After four months, rural entrepreneurs had caught up in terms of category focus, but their sales remained inferior. This suggests that algorithms rewarded the entrepreneurs who “solved the puzzle” early, and that advantage was sustained over time.
Among urban entrepreneurs, guess who were the best performers? Those nearest to the platform’s headquarters. Their category focus doubled after the algorithm change. Moreover, it is telling that the biggest predictor of an entrepreneur’s behaviour was not what their same-category competitors did, but what other entrepreneurs in their physical vicinity did.
In an online environment filled with irrelevant, vague and even false information, entrepreneurs can often be led astray. In such situations, the offline interface is all the more relevant: Knowledgeable sources of information in the local environment can help entrepreneurs address points of confusion and devise the appropriate strategy. Rural entrepreneurs are not dumber than their urban counterparts. Their local, offline networks just don’t give them access to the same quality of information.
What are examples of high-quality information sources? Our field research in China showed that discussions with experts – often former platform employees or individuals connected to platform designers – were important for entrepreneurs’ success. Self-organised learning groups are also more prevalent in cities. Yet, these opportunities to acquire valuable information were less available in rural areas.
We also met rural entrepreneurs who would take a long-distance bus to cities in order to learn more about the latest platform direction. As a rural entrepreneur told us: “Oftentimes, many rule changes on the platform are quite subtle and hard to interpret. But there are these platform gurus in Beijing, who can see through the veil. You must go on a ‘pilgrimage’ to obtain the ‘holy scriptures’ from [them].”
These examples also bring to mind a study on Airbnb that showed that in cities like London and Los Angeles, Airbnb hosts have started meetup groups to discuss best practices and cope with what researchers coined “algorithmic anxiety”.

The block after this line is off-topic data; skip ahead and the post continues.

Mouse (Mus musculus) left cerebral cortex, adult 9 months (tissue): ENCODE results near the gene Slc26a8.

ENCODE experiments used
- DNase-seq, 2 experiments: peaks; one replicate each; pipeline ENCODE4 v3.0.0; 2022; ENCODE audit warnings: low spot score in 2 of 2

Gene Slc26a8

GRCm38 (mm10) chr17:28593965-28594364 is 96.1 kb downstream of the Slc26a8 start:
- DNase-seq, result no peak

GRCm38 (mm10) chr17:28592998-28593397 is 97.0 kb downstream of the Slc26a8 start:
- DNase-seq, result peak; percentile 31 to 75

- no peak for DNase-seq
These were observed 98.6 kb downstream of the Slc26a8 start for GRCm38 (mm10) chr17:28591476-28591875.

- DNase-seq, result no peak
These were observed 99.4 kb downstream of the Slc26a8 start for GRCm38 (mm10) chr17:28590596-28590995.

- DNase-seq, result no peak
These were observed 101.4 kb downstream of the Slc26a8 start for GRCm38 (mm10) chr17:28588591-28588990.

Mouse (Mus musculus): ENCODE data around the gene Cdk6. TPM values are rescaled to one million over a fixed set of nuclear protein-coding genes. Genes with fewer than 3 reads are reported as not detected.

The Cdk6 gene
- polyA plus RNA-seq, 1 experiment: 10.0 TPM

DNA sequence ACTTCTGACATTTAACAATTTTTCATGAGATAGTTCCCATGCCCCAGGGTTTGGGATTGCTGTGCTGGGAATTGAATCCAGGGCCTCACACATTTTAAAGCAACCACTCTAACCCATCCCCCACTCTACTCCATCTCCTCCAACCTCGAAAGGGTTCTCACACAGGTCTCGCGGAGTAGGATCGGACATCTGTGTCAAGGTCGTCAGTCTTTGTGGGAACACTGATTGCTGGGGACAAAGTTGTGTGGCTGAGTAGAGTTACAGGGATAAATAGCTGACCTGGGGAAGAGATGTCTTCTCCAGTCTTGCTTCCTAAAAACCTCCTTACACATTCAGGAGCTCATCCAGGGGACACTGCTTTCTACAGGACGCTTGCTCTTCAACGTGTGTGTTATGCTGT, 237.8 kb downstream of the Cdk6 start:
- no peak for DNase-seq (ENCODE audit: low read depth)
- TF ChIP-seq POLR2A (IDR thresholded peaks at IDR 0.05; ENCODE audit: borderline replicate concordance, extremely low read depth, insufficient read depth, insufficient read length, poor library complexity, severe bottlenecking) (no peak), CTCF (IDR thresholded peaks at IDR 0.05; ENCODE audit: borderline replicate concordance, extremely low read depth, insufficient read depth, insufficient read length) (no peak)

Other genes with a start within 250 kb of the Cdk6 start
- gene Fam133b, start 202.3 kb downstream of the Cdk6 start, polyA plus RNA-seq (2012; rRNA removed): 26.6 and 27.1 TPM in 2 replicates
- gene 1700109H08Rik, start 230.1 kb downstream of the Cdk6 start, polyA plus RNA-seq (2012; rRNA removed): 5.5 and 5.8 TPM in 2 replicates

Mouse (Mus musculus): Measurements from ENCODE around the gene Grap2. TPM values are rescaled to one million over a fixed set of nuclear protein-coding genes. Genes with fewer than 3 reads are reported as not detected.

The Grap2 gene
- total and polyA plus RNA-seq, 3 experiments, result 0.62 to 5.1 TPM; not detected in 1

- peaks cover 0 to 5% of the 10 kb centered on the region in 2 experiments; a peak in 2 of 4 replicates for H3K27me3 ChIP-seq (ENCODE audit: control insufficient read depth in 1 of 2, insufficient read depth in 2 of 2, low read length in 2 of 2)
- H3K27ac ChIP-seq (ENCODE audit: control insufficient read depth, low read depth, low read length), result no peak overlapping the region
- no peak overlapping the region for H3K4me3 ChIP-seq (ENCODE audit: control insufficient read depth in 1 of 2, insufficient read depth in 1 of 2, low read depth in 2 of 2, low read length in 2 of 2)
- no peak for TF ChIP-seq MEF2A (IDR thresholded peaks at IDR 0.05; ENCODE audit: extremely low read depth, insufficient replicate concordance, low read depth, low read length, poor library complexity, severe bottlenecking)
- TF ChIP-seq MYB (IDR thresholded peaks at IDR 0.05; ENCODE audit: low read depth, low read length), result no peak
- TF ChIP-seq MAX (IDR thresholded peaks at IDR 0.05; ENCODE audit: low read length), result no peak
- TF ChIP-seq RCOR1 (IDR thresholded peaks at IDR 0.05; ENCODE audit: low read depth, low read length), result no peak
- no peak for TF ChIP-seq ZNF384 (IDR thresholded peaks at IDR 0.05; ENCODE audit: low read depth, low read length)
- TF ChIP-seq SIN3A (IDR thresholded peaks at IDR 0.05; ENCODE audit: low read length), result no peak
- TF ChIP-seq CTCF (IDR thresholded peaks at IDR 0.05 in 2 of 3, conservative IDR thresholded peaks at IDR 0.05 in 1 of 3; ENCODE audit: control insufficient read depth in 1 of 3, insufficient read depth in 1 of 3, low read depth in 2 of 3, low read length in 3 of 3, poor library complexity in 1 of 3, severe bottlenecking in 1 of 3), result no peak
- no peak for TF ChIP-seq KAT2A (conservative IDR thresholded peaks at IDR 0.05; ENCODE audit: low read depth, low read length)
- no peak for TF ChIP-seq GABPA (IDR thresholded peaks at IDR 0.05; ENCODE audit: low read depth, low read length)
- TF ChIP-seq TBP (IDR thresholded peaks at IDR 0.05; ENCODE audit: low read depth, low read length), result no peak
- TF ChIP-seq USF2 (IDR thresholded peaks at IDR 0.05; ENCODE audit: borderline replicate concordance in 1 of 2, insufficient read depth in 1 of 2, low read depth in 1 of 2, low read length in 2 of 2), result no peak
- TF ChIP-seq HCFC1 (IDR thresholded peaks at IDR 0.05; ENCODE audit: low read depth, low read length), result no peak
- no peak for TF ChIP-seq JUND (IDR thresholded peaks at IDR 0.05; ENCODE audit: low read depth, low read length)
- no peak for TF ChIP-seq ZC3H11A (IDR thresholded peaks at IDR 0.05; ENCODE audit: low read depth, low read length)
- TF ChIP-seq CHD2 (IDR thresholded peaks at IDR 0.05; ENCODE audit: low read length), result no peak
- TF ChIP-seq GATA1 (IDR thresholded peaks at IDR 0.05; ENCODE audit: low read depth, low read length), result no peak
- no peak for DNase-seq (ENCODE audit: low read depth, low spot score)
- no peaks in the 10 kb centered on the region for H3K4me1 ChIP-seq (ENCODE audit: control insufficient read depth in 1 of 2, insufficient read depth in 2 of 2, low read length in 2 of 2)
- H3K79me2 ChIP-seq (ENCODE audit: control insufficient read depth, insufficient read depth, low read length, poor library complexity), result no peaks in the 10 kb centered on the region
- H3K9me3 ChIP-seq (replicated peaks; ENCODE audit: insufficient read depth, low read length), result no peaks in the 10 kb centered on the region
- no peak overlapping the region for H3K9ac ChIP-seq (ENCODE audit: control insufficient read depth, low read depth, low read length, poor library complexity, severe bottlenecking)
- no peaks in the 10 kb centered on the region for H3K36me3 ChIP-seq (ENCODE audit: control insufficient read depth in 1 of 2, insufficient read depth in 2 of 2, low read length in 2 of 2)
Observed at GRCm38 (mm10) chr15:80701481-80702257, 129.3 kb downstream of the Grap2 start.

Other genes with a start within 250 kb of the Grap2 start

The first order of inequality in the digital economy is internet access. A number of initiatives are trying to fix this inequality, for instance the Next Billion Users projects by Google. But if we look at third-party entrepreneurs on a given platform, they theoretically all have the same ability to reach the wider markets. Geography is not supposed to matter. Except that it does.
In practice, information asymmetry due to offline differences is common. This poses a major issue for platform governance, which is not unlike what governments face when implementing new policies or new regulations. Rumour spreading is always lurking if great care is not taken to convey messages in ways that various audiences will understand. Even in the absence of rumours, certain audiences might still be unable to understand a new regulation.
My research suggests that, before implementing major algorithmic changes, a platform needs to study its audiences carefully and assess their diverse information needs. Users (or participants) in isolated geographic areas need special attention. This could mean creating learning groups with experts from nearby cities or sending clarifying messages or videos in a targeted manner, in which case the platform needs to implement well-designed pre-testing. The platform could also help information-disadvantaged participants by creating ranking algorithms that do not rush to punish those who fall behind on day one. In other words, algorithms that are less dependent on previous performance could better enable certain disadvantaged participants to adjust to a new platform order.
Is our research only applicable to China? Far from it. It is very relevant for the planet’s 3.4 billion rural dwellers, who represent a vast pool of potential entrepreneurial talent for the digital economy. You may first think of developing countries, but most first-world economies also have rural areas that need to be revitalised. In some American states, such as Ohio and Kentucky, young talent leaves and never comes back. Online entrepreneurship could help lure talent, but it is important to promote a rich local information environment in these communities to nurture it. These lessons are especially valuable for a post-Covid world in which many will exchange information in an online-offline hybrid fashion.
Wesley W. Koo is an Assistant Professor of Strategy at INSEAD.